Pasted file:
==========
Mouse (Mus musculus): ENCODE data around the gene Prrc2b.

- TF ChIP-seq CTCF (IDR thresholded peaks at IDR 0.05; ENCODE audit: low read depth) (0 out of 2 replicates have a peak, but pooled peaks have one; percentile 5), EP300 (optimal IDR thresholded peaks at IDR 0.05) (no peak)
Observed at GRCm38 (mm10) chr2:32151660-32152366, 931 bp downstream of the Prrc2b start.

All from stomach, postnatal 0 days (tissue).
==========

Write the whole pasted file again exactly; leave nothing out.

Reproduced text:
Mouse (Mus musculus): ENCODE data around the gene Prrc2b.

- TF ChIP-seq CTCF (IDR thresholded peaks at IDR 0.05; ENCODE audit: low read depth) (0 out of 2 replicates have a peak, but pooled peaks have one; percentile 5), EP300 (optimal IDR thresholded peaks at IDR 0.05) (no peak)
Observed at GRCm38 (mm10) chr2:32151660-32152366, 931 bp downstream of the Prrc2b start.

All from stomach, postnatal 0 days (tissue).